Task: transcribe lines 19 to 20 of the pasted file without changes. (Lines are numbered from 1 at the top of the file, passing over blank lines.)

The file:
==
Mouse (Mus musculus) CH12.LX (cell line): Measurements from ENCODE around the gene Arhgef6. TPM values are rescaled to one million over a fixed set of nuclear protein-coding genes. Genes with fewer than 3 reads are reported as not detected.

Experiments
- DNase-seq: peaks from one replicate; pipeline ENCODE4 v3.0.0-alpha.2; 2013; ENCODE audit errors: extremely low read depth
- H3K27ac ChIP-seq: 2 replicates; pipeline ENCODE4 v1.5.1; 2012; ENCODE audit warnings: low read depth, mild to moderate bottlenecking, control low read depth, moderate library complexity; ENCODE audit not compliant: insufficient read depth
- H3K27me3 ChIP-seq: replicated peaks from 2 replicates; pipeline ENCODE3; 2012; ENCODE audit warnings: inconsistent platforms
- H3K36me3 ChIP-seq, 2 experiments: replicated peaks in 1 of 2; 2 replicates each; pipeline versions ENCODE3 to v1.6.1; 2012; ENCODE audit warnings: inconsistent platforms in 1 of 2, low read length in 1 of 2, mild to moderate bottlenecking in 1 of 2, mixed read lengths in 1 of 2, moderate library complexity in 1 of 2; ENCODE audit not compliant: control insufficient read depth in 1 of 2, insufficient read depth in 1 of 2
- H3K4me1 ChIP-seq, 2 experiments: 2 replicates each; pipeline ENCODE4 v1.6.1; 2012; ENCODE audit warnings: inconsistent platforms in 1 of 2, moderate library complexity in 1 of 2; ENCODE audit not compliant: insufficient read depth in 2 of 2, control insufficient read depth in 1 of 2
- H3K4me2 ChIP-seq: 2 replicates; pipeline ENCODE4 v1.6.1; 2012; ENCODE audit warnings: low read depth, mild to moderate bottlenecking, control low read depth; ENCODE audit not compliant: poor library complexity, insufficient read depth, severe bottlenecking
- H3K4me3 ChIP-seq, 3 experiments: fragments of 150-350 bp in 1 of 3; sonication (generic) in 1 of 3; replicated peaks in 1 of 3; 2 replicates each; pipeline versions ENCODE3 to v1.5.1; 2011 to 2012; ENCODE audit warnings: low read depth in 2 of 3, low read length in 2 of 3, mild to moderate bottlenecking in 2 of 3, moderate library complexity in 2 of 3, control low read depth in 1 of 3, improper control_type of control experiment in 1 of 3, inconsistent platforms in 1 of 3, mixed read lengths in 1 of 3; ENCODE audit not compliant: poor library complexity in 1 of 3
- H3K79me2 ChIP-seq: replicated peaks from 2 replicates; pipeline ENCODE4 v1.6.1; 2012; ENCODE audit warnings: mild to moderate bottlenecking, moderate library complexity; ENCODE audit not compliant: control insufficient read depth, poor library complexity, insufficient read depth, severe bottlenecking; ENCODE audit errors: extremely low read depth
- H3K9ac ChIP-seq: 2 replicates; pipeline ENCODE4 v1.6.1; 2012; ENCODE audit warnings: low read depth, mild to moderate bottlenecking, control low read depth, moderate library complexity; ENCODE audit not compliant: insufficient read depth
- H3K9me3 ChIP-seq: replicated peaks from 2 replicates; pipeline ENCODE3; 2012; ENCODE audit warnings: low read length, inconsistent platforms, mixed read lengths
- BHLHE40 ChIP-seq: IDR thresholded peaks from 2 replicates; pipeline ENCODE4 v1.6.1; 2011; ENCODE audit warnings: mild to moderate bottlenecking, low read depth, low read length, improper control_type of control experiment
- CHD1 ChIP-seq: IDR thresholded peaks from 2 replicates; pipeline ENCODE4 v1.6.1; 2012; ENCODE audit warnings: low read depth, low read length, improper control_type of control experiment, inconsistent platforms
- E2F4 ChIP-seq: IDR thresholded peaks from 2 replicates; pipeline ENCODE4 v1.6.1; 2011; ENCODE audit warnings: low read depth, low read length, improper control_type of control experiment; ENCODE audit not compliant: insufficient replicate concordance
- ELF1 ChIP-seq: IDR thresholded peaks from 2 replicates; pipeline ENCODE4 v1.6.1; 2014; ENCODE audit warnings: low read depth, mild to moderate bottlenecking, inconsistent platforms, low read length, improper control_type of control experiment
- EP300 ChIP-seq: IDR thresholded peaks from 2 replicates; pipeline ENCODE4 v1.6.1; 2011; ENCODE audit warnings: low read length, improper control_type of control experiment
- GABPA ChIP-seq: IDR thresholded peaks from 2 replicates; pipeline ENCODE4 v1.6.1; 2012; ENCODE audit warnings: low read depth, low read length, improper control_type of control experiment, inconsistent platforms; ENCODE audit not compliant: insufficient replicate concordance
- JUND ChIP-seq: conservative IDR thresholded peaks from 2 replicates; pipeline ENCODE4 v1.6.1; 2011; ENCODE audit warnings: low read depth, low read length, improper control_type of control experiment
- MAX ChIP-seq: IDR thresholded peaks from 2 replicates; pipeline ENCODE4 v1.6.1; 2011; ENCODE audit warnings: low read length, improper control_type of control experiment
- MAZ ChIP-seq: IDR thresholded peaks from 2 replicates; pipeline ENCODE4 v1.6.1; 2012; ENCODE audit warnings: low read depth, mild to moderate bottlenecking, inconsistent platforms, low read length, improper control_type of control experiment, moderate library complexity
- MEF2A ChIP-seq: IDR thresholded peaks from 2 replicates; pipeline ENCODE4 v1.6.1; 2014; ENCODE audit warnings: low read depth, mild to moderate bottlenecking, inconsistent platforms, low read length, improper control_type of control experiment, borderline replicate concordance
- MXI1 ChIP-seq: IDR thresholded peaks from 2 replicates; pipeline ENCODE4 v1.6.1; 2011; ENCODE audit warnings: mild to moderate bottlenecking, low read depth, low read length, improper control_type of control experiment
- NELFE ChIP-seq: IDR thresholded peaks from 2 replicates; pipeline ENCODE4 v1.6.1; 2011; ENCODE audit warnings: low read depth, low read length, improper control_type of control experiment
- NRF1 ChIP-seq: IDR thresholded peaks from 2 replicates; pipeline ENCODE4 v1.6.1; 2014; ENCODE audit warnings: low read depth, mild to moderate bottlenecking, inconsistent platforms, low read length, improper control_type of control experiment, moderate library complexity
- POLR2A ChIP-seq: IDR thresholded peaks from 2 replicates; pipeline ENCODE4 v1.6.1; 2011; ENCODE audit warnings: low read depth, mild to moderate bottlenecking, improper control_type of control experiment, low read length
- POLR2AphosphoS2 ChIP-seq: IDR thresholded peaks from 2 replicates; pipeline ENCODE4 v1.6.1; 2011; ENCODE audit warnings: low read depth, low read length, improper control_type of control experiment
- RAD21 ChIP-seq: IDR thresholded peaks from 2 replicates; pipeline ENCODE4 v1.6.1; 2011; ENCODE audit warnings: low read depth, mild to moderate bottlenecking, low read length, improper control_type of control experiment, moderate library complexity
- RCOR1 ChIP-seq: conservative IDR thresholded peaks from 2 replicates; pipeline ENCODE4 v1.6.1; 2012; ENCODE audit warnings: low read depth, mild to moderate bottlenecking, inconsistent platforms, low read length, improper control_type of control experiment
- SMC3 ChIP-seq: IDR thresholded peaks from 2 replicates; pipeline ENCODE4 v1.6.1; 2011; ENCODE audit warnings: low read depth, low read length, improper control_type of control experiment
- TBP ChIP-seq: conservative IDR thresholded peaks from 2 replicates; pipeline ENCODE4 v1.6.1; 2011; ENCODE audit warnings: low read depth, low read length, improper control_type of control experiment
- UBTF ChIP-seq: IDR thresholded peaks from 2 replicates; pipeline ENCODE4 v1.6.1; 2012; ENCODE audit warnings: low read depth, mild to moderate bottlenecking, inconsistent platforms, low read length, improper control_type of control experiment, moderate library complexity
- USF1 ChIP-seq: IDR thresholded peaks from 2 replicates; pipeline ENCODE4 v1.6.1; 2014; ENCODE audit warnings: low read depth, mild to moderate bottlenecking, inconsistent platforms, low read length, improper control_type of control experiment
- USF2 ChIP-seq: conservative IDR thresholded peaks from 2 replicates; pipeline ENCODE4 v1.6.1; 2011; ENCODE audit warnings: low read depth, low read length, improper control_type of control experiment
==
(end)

- JUND ChIP-seq: conservative IDR thresholded peaks from 2 replicates; pipeline ENCODE4 v1.6.1; 2011; ENCODE audit warnings: low read depth, low read length, improper control_type of control experiment
- MAX ChIP-seq: IDR thresholded peaks from 2 replicates; pipeline ENCODE4 v1.6.1; 2011; ENCODE audit warnings: low read length, improper control_type of control experiment